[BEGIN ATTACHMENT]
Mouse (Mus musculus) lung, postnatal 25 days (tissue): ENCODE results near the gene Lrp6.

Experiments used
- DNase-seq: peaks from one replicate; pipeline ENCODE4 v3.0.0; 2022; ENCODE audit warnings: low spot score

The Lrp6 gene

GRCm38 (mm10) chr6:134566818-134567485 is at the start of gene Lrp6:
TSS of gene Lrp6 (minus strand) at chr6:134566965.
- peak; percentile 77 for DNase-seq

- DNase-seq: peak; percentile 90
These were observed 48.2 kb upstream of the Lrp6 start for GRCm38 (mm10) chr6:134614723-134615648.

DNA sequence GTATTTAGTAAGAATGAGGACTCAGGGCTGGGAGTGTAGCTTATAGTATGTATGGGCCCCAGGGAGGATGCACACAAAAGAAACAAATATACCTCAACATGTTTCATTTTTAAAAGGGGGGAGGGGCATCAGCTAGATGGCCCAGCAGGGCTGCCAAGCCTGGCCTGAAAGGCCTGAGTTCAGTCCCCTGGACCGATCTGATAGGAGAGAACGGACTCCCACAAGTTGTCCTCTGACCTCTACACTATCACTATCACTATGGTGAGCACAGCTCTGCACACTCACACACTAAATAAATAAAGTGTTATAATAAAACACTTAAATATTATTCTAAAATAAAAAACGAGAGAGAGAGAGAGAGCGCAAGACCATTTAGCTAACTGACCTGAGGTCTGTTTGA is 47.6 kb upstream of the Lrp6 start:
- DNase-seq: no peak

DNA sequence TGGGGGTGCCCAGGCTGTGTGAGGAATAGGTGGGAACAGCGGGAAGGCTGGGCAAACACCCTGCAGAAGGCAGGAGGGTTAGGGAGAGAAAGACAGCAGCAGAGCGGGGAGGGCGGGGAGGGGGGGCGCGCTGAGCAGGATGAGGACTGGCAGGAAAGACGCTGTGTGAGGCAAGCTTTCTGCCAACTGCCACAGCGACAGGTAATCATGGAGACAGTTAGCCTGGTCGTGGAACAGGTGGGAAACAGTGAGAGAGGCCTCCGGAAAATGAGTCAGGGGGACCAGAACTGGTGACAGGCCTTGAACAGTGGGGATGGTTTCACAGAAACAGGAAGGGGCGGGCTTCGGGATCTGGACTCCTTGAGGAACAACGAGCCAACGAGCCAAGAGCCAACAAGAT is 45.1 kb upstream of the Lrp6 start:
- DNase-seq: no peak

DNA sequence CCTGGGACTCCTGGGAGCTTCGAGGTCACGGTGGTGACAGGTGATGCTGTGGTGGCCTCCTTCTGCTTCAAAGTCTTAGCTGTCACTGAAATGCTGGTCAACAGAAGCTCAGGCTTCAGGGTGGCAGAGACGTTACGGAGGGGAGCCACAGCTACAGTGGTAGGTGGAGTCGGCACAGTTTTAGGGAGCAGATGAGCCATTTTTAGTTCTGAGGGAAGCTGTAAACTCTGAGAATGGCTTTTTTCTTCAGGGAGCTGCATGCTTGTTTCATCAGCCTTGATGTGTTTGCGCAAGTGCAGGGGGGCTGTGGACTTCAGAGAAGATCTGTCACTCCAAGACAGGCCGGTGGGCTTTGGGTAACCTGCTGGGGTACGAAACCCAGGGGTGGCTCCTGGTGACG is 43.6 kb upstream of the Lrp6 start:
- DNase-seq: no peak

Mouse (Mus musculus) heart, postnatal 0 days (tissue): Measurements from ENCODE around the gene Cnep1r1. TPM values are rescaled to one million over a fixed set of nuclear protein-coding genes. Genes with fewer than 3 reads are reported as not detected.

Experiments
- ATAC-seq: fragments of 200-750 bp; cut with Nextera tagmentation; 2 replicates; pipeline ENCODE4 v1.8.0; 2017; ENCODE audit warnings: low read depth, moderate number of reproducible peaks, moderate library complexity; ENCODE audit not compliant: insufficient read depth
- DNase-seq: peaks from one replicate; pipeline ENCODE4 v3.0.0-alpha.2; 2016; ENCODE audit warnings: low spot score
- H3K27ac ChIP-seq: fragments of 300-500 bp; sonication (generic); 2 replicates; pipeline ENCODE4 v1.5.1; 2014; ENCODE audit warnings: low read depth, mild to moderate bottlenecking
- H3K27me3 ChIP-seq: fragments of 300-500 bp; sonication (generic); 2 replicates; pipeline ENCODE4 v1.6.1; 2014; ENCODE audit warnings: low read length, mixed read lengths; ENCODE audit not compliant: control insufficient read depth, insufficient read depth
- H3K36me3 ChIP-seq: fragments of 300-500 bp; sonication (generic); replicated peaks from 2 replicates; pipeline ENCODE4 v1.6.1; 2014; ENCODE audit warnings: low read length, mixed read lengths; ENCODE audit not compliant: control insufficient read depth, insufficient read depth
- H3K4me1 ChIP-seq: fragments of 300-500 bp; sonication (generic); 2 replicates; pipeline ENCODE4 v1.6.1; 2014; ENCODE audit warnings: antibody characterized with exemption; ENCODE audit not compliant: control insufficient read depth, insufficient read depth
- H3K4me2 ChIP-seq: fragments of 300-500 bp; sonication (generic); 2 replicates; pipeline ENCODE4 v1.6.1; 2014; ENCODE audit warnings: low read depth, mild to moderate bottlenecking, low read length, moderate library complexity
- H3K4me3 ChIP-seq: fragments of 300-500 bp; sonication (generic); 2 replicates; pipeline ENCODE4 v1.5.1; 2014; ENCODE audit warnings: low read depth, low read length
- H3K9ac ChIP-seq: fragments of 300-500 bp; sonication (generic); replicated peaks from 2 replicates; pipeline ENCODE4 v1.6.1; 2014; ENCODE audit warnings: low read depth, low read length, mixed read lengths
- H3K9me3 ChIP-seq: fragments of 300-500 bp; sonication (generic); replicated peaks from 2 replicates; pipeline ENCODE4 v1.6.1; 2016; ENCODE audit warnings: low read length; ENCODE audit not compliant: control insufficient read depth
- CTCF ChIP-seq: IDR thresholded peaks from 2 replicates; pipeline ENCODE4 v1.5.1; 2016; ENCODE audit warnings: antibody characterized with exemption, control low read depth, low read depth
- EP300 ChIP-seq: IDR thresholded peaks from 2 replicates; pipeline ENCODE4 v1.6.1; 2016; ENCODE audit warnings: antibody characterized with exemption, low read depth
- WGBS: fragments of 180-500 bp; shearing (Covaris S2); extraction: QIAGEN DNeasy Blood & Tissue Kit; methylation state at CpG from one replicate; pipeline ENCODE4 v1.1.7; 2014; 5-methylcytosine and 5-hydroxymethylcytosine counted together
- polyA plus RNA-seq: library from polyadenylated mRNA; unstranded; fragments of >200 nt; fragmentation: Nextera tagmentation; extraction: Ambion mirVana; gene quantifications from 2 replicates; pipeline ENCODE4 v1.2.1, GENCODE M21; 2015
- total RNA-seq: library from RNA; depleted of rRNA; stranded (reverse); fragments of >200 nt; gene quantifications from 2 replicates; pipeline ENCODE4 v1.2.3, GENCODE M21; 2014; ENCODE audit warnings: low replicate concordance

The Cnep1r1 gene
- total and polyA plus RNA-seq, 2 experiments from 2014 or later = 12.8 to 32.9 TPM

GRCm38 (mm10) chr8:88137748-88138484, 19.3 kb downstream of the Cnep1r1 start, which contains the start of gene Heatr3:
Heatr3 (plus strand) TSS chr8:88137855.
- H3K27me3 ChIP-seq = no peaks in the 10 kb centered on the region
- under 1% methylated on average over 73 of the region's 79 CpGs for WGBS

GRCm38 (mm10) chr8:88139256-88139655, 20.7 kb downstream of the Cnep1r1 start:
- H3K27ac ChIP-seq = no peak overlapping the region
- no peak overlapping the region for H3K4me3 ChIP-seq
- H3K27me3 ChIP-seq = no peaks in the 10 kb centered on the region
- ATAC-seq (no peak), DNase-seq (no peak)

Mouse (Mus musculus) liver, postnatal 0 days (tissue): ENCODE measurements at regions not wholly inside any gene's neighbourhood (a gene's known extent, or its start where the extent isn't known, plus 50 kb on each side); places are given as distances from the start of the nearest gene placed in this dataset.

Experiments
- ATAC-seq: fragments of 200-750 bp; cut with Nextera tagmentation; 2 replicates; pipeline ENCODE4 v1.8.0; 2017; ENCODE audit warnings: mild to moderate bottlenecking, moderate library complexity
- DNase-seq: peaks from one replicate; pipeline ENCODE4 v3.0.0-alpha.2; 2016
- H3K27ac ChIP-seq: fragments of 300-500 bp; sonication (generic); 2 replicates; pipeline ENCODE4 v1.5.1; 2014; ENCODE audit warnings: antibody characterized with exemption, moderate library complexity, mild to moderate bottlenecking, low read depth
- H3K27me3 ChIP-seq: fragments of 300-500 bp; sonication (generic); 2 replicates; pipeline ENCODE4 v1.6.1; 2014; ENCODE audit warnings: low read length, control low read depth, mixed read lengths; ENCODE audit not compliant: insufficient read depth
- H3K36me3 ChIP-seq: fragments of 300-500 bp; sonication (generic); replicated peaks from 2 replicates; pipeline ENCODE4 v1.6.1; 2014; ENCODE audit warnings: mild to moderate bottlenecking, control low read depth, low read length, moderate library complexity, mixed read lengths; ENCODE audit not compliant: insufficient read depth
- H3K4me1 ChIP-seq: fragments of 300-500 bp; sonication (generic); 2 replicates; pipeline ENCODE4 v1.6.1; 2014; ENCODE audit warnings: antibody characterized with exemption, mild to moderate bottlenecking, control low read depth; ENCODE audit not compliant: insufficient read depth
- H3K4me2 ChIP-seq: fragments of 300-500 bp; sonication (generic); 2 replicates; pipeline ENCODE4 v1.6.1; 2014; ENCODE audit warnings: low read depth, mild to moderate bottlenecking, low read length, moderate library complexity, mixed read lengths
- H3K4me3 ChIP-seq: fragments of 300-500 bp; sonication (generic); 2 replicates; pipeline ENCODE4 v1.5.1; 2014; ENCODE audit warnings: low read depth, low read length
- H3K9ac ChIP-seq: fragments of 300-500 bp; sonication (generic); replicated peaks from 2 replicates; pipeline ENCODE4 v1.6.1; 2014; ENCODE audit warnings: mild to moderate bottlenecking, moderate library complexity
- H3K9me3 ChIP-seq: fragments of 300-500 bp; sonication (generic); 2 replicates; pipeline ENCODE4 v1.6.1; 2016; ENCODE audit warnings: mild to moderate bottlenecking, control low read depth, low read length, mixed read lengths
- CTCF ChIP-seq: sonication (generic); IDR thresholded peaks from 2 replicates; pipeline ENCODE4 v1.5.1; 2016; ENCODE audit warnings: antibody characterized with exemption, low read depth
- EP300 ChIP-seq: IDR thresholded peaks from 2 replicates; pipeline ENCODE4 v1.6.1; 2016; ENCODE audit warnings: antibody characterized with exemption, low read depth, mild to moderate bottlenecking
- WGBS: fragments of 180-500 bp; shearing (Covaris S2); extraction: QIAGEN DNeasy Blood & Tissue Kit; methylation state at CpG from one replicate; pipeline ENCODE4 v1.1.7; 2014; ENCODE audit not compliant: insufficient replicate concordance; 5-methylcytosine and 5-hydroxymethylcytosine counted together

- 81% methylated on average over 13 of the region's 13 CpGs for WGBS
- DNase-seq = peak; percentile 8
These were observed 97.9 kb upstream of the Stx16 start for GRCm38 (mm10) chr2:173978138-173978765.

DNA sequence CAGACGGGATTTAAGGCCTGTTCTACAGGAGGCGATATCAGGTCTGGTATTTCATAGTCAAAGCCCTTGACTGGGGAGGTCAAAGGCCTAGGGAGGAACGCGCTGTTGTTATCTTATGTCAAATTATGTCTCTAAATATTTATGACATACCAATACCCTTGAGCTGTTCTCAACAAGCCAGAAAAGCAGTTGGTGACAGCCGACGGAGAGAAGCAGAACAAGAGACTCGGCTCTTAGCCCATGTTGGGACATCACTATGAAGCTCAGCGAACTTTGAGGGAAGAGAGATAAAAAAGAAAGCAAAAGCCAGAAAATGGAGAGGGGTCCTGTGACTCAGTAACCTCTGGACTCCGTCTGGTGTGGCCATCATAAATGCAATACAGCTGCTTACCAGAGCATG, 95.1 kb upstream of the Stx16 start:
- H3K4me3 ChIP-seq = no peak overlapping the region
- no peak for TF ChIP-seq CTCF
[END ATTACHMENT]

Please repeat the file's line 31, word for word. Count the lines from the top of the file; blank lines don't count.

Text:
- polyA plus RNA-seq: library from polyadenylated mRNA; unstranded; fragments of >200 nt; fragmentation: Nextera tagmentation; extraction: Ambion mirVana; gene quantifications from 2 replicates; pipeline ENCODE4 v1.2.1, GENCODE M21; 2015